Inside the Mind of a Master


I interviewed a physicist once who told me that the kind of "warp speed" space-bending travel made famous by Star Trek wasn't theoretically impossible. It's just that we don't know enough yet how to make it work. Something about requiring more energy than exists on the planet, at our current state of knowledge, or some small obstacle like that.

To many of us, warp-speed travel might sound far-fetched and crazy. But after spending a rainy winter morning immersed in a spectacular exhibit about Leonardo da Vinci at the San Jose Tech Museum, I have a sense that we'll get there. For advanced space flight is surely no more far-reaching a concept now as human flight was 500 years ago, when Leonardo was trying to crack the code on that seemingly impossible feat. And then, too, one of his biggest problems was the lack of energy. It wasn't the only issue, but without internal combustion technology to power a machine, even the most brilliant inventor was going to fall short.

And yet, the seeds were there.

In his 1992 book Engineering and the Mind's Eye, Eugene S. Ferguson talked about how the best engineers were also part artist -- able to visualize problems and phenomena in ways that allowed them to come up with innovative and creative solutions. Clearly, the Wright brothers possessed a good dose of this talent. But a close look at some of da Vinci's sketches, paintings, sculptures, buildings, inventions and studies of animals, architecture and nature reveals a true master of that "visionary engineering" art.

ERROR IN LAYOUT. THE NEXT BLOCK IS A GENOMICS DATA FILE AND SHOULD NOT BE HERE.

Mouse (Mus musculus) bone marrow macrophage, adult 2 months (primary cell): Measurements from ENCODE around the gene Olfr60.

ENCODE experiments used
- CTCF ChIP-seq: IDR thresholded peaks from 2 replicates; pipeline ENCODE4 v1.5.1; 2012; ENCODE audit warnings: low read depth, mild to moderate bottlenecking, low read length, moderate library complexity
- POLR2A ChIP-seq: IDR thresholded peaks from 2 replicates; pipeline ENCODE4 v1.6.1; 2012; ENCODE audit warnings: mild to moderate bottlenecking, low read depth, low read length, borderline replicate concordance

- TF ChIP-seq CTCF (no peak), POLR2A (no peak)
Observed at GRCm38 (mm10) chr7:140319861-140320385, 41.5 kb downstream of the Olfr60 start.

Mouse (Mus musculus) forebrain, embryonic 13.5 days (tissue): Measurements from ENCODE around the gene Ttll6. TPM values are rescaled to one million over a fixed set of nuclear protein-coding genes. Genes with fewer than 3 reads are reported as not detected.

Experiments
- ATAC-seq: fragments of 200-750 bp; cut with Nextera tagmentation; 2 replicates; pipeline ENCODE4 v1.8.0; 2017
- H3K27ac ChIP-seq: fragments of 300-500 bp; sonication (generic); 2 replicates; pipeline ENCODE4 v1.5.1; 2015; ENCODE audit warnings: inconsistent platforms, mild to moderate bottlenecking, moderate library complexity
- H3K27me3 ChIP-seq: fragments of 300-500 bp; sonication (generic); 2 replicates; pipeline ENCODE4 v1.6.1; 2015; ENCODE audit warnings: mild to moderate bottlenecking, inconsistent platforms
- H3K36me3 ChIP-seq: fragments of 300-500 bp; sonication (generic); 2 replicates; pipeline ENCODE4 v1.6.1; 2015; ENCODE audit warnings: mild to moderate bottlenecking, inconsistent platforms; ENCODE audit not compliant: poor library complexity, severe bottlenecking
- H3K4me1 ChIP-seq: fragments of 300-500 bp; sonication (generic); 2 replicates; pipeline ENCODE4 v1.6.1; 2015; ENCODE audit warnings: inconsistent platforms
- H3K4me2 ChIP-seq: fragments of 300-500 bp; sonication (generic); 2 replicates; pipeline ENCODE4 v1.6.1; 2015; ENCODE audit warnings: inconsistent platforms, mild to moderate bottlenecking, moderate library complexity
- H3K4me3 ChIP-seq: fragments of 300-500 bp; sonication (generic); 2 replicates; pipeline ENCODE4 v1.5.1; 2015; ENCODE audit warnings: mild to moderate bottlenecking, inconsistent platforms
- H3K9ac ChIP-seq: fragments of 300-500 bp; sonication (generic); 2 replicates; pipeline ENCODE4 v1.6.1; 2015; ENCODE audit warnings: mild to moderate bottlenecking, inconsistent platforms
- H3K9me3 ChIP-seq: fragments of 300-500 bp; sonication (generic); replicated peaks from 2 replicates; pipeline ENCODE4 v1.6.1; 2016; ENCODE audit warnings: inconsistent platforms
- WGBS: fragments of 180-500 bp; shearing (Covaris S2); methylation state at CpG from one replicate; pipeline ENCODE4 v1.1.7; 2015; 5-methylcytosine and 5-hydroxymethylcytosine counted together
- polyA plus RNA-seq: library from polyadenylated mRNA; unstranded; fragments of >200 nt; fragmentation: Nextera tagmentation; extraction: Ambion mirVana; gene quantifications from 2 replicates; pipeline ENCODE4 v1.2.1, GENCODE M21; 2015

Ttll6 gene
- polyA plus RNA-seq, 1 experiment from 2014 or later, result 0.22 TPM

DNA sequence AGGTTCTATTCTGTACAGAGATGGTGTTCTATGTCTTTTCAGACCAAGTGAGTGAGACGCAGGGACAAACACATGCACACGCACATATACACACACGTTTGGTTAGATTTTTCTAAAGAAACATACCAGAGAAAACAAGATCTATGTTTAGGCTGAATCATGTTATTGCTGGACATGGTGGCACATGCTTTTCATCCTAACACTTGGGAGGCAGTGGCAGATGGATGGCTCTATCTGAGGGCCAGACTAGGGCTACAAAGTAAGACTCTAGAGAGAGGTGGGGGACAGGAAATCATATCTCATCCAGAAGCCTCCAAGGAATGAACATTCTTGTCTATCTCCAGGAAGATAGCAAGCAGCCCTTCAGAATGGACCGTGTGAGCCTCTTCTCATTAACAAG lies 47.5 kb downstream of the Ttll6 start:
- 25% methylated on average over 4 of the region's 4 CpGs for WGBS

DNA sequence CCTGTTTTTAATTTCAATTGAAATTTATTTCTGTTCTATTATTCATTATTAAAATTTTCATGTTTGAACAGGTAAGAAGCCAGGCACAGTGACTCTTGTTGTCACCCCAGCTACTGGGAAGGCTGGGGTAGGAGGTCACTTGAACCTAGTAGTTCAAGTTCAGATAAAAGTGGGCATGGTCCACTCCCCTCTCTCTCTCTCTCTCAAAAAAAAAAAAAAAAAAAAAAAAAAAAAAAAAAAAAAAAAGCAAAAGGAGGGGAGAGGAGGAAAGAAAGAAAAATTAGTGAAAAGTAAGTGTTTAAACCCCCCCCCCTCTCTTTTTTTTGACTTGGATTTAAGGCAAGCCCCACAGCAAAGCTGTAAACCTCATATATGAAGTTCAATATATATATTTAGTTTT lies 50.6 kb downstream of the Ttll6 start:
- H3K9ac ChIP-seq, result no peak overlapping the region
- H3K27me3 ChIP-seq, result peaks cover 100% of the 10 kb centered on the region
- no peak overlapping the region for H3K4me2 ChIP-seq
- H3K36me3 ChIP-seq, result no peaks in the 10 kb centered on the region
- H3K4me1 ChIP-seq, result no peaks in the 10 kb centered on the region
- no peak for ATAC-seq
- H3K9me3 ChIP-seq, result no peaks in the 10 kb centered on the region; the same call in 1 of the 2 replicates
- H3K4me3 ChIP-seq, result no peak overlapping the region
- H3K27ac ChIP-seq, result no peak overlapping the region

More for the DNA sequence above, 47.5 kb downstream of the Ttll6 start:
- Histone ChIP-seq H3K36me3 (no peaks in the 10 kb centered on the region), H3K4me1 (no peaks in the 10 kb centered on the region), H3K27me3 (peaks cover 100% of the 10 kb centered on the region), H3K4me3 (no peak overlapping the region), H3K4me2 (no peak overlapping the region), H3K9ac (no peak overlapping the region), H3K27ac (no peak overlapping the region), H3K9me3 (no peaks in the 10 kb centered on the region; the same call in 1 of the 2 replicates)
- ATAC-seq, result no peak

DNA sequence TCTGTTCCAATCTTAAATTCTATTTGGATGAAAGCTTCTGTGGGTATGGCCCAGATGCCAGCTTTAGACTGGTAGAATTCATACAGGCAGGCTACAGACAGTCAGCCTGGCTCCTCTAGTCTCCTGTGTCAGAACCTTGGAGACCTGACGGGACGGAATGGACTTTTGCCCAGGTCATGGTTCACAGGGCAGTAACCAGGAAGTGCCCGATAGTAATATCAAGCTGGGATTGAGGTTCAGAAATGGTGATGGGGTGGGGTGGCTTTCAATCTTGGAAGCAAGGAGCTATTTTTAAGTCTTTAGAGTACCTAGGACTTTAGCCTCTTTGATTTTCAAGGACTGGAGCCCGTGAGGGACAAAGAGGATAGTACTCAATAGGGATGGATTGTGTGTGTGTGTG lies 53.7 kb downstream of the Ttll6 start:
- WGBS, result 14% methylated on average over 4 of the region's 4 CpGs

At first pass, the two life-sized models of Leonardo's flying machines that were displayed as part of the exhibit seem both crude and unworkable. In 1995, two Londoners built a model of da Vinci's ornithopter, which he designed in the late 1480s but never built himself. Its construction materials included beech, iron, coirrope, leather and tallow. The inclusion of iron, of course, is a dead giveaway that this machine was never going to fly -- and that's without getting into the problems inherent in a flapping-wing design, powered by the pilot's feet and hands.

A second flying machine, designed about 10 years later, looks even more like a Rube Goldberg contraption. The fuselage is a metal tub, and the four small flapping wings are powered, again, by a pilot sitting upright in the center of the tub. Leonardo's thought was that by using a head-piece, hand-cranks and pedals, all connected with ropes and pulleys, a pilot could exert 200 lbs of force with his head, another 200 lbs with his arms, and another 200 lbs with his legs -- thus creating 600 lbs of lifting force, or enough to lift the device off the ground.

** Leonardo's flying machines (like this one, designed ca. 1500) appear crude. But his methods of design and study, and his artistic imagination, were centuries ahead of their time.**